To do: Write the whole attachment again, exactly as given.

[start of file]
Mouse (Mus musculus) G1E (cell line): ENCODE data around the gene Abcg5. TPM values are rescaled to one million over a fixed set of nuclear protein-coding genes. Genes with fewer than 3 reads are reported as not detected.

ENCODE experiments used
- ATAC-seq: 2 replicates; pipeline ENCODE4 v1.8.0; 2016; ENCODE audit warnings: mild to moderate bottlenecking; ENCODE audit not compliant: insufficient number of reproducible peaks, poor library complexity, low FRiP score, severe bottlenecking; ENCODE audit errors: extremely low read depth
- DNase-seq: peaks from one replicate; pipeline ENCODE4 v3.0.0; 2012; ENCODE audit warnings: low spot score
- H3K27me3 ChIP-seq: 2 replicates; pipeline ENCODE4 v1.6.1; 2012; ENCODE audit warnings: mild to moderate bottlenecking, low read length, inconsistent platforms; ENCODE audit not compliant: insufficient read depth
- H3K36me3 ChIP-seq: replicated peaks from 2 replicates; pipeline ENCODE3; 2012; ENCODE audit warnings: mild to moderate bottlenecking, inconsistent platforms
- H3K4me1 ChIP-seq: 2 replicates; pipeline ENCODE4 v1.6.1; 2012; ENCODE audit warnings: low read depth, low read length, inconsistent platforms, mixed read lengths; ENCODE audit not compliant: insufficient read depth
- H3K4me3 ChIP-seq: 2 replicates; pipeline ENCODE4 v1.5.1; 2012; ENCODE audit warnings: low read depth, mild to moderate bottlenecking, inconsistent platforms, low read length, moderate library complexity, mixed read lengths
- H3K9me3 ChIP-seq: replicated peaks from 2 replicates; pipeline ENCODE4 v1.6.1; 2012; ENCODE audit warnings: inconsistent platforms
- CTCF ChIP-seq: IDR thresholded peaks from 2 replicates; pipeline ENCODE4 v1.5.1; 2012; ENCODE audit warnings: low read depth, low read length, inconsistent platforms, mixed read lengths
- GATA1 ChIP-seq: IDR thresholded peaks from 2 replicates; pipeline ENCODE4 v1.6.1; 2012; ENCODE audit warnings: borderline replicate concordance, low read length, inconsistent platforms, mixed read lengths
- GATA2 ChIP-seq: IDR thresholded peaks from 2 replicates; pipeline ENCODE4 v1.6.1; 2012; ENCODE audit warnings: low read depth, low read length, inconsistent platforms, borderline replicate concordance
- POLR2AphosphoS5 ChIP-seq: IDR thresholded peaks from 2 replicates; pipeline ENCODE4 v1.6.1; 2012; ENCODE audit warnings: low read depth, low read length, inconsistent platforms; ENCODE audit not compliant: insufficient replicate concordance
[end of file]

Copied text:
Mouse (Mus musculus) G1E (cell line): ENCODE data around the gene Abcg5. TPM values are rescaled to one million over a fixed set of nuclear protein-coding genes. Genes with fewer than 3 reads are reported as not detected.

ENCODE experiments used
- ATAC-seq: 2 replicates; pipeline ENCODE4 v1.8.0; 2016; ENCODE audit warnings: mild to moderate bottlenecking; ENCODE audit not compliant: insufficient number of reproducible peaks, poor library complexity, low FRiP score, severe bottlenecking; ENCODE audit errors: extremely low read depth
- DNase-seq: peaks from one replicate; pipeline ENCODE4 v3.0.0; 2012; ENCODE audit warnings: low spot score
- H3K27me3 ChIP-seq: 2 replicates; pipeline ENCODE4 v1.6.1; 2012; ENCODE audit warnings: mild to moderate bottlenecking, low read length, inconsistent platforms; ENCODE audit not compliant: insufficient read depth
- H3K36me3 ChIP-seq: replicated peaks from 2 replicates; pipeline ENCODE3; 2012; ENCODE audit warnings: mild to moderate bottlenecking, inconsistent platforms
- H3K4me1 ChIP-seq: 2 replicates; pipeline ENCODE4 v1.6.1; 2012; ENCODE audit warnings: low read depth, low read length, inconsistent platforms, mixed read lengths; ENCODE audit not compliant: insufficient read depth
- H3K4me3 ChIP-seq: 2 replicates; pipeline ENCODE4 v1.5.1; 2012; ENCODE audit warnings: low read depth, mild to moderate bottlenecking, inconsistent platforms, low read length, moderate library complexity, mixed read lengths
- H3K9me3 ChIP-seq: replicated peaks from 2 replicates; pipeline ENCODE4 v1.6.1; 2012; ENCODE audit warnings: inconsistent platforms
- CTCF ChIP-seq: IDR thresholded peaks from 2 replicates; pipeline ENCODE4 v1.5.1; 2012; ENCODE audit warnings: low read depth, low read length, inconsistent platforms, mixed read lengths
- GATA1 ChIP-seq: IDR thresholded peaks from 2 replicates; pipeline ENCODE4 v1.6.1; 2012; ENCODE audit warnings: borderline replicate concordance, low read length, inconsistent platforms, mixed read lengths
- GATA2 ChIP-seq: IDR thresholded peaks from 2 replicates; pipeline ENCODE4 v1.6.1; 2012; ENCODE audit warnings: low read depth, low read length, inconsistent platforms, borderline replicate concordance
- POLR2AphosphoS5 ChIP-seq: IDR thresholded peaks from 2 replicates; pipeline ENCODE4 v1.6.1; 2012; ENCODE audit warnings: low read depth, low read length, inconsistent platforms; ENCODE audit not compliant: insufficient replicate concordance